It has been said that the future of the world depends on its most creative, free-thinking individuals; certainly not those living by ‘the rules’ and striving for consensus. If this is true—and I believe it is, it is a shame that more research has not been done into the higher workings of the mind.

POLITICAL REVIEW: Keeping Score in the War

In morality, politics, television, war on March 12, 2008 at 8:17 pm

Here in New Zealand the local Auckland television channel, Triangle, carries the PBS tv nightly news from Washington DC, with Jim Lehrer, Judy Woodruff and a number of other expert, veteran journalists.

A 'famous' shot of the Iraq War, but hardly ever seen

A 'famous' shot of the Iraq War, but hardly ever seen

Aside from the usual topics internal to the US, they conscientiously cover the US-Iraq war. A very nice, personal touch, obviously aimed at humanizing what can become just a numbers game, is in collecting the names, ages, ranks and hometowns, with a photo, of all American dead and broadcasting them in lists of about ten at the end of a program after next of kin have been informed.

It’s obviously more than patriotism can stand — giving aid and comfort to the enemy? — to tell the whole truth, say, with a few representative photos of the non-American casualties. They do give the running total whenever a new survey gives a new figure, or rather, range of figures. There are so many foreign dead this is just a number, a very high number — so impersonally presented it is impossible to comprehend the tragedy of a country destroyed.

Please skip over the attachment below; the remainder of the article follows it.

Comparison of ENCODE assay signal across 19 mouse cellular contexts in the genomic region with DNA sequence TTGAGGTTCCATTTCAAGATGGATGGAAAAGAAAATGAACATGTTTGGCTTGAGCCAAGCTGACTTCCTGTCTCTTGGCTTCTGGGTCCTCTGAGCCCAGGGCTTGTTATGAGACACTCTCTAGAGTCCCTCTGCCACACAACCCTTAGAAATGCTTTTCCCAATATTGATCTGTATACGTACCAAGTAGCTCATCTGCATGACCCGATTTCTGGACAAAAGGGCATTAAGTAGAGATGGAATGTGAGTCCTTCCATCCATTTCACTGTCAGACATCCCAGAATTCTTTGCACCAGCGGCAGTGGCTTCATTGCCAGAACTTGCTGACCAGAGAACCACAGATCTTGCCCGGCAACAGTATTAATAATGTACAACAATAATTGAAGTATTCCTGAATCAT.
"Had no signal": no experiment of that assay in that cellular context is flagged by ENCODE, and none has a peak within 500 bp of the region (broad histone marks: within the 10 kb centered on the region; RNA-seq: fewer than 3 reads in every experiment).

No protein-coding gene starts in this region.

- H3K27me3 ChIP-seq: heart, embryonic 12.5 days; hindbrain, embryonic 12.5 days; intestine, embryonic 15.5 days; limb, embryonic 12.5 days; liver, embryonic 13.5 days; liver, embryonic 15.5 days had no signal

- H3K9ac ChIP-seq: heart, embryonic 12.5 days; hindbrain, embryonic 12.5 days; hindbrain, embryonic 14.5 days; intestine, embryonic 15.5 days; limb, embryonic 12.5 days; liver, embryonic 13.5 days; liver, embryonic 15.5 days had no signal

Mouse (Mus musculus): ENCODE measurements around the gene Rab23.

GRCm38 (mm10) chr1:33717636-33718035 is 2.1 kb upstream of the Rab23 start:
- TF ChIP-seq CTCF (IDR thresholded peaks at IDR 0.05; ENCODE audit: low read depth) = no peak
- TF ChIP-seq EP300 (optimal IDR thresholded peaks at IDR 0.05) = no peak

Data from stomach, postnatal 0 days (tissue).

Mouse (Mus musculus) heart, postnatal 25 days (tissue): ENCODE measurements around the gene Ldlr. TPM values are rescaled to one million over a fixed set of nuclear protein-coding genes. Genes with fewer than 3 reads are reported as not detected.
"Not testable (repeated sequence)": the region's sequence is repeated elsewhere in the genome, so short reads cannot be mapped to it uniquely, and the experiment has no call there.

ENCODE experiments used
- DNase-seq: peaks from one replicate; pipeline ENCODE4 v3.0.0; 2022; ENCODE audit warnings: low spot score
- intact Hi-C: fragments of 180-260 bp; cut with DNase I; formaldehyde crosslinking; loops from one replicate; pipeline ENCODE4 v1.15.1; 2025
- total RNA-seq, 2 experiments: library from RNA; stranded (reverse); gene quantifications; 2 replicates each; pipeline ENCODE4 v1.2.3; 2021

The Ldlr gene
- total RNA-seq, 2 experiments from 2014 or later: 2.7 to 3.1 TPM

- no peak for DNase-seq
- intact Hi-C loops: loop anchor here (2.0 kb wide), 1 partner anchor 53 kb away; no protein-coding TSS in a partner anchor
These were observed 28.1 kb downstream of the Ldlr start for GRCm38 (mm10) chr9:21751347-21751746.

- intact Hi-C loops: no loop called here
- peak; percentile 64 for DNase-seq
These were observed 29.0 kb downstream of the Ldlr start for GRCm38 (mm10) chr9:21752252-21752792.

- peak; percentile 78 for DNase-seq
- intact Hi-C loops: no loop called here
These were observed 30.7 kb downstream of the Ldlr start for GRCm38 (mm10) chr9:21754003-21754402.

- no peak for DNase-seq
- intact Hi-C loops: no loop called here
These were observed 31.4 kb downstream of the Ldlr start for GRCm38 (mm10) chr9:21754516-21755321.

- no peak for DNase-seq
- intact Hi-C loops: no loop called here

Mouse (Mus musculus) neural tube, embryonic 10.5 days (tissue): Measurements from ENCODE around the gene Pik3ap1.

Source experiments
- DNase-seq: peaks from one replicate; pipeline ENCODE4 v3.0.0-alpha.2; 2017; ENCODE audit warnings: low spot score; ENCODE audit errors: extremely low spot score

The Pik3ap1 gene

The trap that PBS has fallen into concerning American losses is to play the politicians’ games by comparing monthly totals like some stock market forecast, so that it appears to be a good thing that ‘only’ 29 servicemen have been killed in February 2008 compared to the 105 in February 2007.

Homeless and 'displaced' refugees: more uncounted statistics

Homeless and 'displaced' refugees: more uncounted statistics

For most other countries, zero servicemen needlessly killed is the only acceptable number. But, sure enough, surveys of the American public seem to show that an increasing number of people are coming round to the conclusion that, say, 25 to 50 a month might be a happy compromise. That must explain why even Democrat representatives overlook the fact that people continued to be killed in a war that was started over nothing and drags on with no stated aim in sight.

ROCK MUSIC — Beach Boys vs Beatlemania: SURFIN’ US/K

In celebrity, generational/fashion, history, music, politics, television on February 10, 2008 at 1:04 am

Excerpt #2 from BEACH BOYS vs BEATLEMANIA: Rediscovering Sixties Musicby G. A. De Forest, published by Booklocker.com and available for around $19.95 from Amazon, Borders, Books-a-Million, Barnes & Noble or any other of your favorite Internet stops

Sales peak thus far: #23 on Amazon.com’s hot 100 Music History & Criticism books, April 26th 2008